[L5R: Legacy of the Ki-Rin] On the Virtues of Culture Clash

Posted: June 14, 2013 by pointyman2000 in Articles, Campaign Design, Legend of the Five Rings, Roleplaying Games
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One of the interesting things about running an All-Unicorn campaign is that players are now on the other side of the fence in as far as traditional Rokugani norms are concerned. I’ve always found culture, history and societal norms to be fertile grounds for painting a setting that feels more alive, and being able to introduce multiple cultures outside of even the standard Rokugani variants is a big plus for me.

I’ve always considered the different Clans of Rokugan to be similar to countries with their own distinct cultures. Ancestor-worship is a religious fact in Lion lands, for example, while there are more distinctly “Japanese” practices with the Crane. While there’s still a lot of diversity within the Empire, I’m looking at shaking things up in the Unicorn campaign with the introduction of characters who have spent time in the Burning Sands.

The Unicorn Clan have a close relationship with the Burning Sands. The Moto were originally from there, and it wouldn’t surprise me that the Unicorn Clan would have holdings in Medinaat al-Saalam. Being a melting pot of different nations with different cultures, art and approaches to religion and science, the Unicorn from the Jewel of the Desert would be much more open to certain ideas as opposed to the more conservative Rokugani.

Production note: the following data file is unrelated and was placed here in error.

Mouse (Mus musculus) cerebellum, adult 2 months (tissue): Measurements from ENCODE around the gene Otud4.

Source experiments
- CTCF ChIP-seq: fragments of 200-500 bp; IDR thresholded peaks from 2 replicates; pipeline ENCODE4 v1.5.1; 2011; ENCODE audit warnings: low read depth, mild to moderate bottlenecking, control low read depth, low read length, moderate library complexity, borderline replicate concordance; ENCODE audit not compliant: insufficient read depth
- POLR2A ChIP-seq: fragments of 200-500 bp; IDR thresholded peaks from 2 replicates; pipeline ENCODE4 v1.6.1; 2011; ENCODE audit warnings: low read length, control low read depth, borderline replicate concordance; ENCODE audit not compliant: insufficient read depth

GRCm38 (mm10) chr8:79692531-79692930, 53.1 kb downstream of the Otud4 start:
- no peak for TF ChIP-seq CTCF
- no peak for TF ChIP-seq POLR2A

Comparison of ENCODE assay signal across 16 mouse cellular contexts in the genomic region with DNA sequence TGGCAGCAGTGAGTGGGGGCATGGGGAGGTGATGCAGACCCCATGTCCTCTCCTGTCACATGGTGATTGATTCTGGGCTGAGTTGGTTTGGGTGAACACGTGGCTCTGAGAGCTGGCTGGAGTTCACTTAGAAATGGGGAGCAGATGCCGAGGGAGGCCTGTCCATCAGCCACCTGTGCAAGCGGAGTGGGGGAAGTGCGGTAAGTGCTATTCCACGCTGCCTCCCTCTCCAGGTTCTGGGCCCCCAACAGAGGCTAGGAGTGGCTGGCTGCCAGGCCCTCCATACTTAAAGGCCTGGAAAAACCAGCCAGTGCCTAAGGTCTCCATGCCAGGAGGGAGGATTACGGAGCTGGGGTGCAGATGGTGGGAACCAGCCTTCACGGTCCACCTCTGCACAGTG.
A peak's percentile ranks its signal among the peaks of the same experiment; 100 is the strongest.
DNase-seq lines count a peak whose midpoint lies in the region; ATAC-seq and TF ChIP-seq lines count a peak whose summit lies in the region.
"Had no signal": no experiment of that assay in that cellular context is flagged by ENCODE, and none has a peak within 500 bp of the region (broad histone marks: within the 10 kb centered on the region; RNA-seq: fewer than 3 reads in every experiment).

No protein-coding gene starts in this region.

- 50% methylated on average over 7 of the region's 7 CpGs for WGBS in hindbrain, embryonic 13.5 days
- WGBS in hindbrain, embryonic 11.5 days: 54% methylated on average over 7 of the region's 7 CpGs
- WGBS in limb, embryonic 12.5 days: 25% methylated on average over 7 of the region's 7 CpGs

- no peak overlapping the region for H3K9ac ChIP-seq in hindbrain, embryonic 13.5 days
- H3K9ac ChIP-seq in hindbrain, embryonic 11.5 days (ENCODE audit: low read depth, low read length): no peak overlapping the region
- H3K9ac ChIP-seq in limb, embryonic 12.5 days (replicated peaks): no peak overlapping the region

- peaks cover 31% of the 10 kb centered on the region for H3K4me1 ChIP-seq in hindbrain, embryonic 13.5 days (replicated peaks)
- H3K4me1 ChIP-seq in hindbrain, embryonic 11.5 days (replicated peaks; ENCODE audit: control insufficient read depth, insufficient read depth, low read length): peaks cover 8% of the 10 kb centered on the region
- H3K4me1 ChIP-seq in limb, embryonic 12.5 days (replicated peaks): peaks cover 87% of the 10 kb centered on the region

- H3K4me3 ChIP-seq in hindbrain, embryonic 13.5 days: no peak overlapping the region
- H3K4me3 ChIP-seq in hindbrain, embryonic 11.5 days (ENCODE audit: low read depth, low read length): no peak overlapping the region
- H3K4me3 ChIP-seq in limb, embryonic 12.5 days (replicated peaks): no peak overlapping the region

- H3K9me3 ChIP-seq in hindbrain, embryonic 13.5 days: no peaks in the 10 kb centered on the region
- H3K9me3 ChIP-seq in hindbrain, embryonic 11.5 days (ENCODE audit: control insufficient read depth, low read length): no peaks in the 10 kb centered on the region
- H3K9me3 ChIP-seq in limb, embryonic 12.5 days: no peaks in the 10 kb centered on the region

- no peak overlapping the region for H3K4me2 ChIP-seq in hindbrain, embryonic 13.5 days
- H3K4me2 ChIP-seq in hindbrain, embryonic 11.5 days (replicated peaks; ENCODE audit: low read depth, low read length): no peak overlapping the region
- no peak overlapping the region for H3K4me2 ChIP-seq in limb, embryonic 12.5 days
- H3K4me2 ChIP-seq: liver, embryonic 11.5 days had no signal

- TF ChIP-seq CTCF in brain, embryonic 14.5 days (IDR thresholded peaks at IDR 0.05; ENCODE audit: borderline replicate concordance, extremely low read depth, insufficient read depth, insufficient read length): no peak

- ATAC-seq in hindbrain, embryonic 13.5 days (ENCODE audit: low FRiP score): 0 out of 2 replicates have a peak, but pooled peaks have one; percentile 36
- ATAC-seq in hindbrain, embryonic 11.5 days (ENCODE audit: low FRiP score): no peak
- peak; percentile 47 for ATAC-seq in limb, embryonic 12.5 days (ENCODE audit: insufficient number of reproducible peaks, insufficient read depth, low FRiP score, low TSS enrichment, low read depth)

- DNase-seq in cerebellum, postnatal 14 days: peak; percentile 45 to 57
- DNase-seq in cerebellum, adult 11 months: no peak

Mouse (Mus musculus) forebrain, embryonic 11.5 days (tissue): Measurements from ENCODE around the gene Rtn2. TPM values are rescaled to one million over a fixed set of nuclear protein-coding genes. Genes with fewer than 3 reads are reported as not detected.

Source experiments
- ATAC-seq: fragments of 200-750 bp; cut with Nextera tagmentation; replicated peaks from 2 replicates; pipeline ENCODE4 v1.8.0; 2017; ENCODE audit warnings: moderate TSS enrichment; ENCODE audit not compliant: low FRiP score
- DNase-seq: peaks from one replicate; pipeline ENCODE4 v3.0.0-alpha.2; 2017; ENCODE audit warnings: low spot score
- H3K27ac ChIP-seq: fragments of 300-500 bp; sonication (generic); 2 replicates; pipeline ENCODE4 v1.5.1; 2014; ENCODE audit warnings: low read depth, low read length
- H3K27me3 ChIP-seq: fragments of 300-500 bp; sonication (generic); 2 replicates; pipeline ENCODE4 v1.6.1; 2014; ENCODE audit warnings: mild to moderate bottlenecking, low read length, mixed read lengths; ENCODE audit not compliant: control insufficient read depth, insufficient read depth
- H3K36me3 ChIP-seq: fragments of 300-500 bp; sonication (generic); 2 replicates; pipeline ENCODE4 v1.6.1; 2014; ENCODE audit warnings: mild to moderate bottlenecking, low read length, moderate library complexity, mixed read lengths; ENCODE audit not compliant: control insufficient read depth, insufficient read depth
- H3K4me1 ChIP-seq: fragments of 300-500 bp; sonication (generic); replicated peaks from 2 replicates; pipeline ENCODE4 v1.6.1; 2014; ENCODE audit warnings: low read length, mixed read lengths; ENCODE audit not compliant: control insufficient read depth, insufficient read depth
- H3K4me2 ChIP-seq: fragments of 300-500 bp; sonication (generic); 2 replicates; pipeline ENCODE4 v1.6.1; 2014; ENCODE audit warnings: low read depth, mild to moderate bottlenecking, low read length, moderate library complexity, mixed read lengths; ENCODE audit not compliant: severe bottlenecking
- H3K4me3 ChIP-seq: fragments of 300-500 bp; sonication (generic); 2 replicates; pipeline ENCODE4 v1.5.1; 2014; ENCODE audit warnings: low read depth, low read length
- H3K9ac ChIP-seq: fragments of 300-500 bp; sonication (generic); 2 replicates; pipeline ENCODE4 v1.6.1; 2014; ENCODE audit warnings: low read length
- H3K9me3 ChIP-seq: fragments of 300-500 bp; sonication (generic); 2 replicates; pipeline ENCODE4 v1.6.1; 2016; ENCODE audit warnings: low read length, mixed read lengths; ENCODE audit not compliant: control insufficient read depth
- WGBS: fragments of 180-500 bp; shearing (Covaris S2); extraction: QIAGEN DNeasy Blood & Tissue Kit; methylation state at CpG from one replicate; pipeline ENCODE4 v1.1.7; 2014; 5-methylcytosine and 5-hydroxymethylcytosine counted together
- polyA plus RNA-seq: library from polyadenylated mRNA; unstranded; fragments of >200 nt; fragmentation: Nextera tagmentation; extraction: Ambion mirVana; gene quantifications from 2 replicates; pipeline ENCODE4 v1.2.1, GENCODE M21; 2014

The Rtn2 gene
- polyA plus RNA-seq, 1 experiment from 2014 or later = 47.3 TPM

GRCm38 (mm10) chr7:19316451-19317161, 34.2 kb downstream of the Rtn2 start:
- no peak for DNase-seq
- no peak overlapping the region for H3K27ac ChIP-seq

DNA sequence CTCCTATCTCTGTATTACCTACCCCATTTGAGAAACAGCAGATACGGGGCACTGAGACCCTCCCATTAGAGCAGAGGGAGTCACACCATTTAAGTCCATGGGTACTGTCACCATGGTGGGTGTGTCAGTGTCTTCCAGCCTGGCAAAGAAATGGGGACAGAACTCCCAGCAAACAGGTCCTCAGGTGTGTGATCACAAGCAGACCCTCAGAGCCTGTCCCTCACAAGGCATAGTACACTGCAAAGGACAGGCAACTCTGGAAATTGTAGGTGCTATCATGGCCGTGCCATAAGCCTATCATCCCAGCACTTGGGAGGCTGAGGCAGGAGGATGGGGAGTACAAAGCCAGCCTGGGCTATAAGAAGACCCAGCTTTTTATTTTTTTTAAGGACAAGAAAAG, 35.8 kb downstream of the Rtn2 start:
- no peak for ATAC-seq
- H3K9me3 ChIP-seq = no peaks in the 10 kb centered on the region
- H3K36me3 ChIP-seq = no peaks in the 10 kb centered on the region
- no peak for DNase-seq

This gave me the point of view that I was struggling to grasp when I was first thinking of a Unicorn game. What could they bring to the table at this point in my campaign setting’s timeline? I figured that since the events leading to the Ivory Kingdoms / Second City arc were already happening in Canon, there might be some virtue to start exploring outside the Empire’s borders.

Threats in this game come from both within and without. A particular event taking place well outside of the Emerald Empire has caused the Unicorn Khan to issue a call for their Samurai to return. Their purpose, to bolster the Empire’s ability to defend itself from all threats. There’s a storm on the horizon, and only the Unicorn can see it.

Unfortunately, they’ve got an entire Empire of xenophobes to deal with. Who view them with a mix of fascination, disgust and fear. The solution therefore is a marketing campaign of sorts, a means of making the Unicorn’s gifts come off as advancement rather than pollution of the Rokugani’s pristine culture. Standing in the way are the three most traditional Clans in the Empire: The Lion, the Crane and the Phoenix. The Unicorn will have to win all of them over if they plan to stand a chance of achieving their goal.

And yes, I know that I’ve run all these Clans before. The players now get to go head to head with the Clans that they’ve worked to improve in the past three campaigns. Certainly worth seeing what they plan to do.

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